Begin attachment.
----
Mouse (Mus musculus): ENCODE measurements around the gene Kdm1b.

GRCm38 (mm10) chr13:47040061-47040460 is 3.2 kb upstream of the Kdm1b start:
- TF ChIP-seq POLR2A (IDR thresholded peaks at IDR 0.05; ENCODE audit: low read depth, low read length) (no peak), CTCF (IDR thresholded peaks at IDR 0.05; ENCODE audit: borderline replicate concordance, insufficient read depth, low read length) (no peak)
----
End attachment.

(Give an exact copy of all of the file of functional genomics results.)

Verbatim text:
Mouse (Mus musculus): ENCODE measurements around the gene Kdm1b.

GRCm38 (mm10) chr13:47040061-47040460 is 3.2 kb upstream of the Kdm1b start:
- TF ChIP-seq POLR2A (IDR thresholded peaks at IDR 0.05; ENCODE audit: low read depth, low read length) (no peak), CTCF (IDR thresholded peaks at IDR 0.05; ENCODE audit: borderline replicate concordance, insufficient read depth, low read length) (no peak)